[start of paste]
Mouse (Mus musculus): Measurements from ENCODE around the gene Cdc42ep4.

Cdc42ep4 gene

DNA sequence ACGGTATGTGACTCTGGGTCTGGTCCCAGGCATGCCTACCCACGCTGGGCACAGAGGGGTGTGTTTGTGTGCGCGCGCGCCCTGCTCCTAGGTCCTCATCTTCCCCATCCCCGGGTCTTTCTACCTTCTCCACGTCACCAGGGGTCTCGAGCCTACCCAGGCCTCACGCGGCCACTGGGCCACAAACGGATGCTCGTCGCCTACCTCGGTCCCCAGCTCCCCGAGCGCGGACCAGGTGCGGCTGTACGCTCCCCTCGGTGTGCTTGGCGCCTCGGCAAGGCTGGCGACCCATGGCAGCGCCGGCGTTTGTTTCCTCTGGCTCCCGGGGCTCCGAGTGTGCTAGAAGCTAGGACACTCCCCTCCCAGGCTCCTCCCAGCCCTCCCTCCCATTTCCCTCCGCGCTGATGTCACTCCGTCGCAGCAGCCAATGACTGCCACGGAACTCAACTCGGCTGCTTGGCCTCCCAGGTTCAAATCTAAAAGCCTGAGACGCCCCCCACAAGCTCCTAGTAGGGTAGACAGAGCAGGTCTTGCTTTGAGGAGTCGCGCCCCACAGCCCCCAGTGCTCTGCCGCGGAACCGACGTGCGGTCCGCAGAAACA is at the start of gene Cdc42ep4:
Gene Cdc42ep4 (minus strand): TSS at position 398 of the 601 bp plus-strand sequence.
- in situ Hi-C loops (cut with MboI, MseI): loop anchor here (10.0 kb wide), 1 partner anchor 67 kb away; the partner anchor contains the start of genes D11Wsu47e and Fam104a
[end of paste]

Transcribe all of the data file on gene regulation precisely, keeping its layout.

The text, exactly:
Mouse (Mus musculus): Measurements from ENCODE around the gene Cdc42ep4.

Cdc42ep4 gene

DNA sequence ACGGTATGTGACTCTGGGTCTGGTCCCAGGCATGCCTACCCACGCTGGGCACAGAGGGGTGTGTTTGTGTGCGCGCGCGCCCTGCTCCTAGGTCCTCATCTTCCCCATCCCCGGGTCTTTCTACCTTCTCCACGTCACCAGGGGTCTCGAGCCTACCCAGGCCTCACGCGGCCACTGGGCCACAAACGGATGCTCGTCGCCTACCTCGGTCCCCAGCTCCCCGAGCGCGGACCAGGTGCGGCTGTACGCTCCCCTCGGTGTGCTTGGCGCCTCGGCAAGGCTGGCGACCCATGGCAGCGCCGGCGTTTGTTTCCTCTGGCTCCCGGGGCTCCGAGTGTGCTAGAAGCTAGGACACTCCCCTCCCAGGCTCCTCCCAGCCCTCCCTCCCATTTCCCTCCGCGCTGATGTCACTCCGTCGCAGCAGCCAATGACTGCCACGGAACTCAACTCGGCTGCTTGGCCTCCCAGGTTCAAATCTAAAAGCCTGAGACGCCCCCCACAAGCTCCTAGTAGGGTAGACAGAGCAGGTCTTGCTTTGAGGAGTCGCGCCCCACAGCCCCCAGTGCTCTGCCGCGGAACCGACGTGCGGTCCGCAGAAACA is at the start of gene Cdc42ep4:
Gene Cdc42ep4 (minus strand): TSS at position 398 of the 601 bp plus-strand sequence.
- in situ Hi-C loops (cut with MboI, MseI): loop anchor here (10.0 kb wide), 1 partner anchor 67 kb away; the partner anchor contains the start of genes D11Wsu47e and Fam104a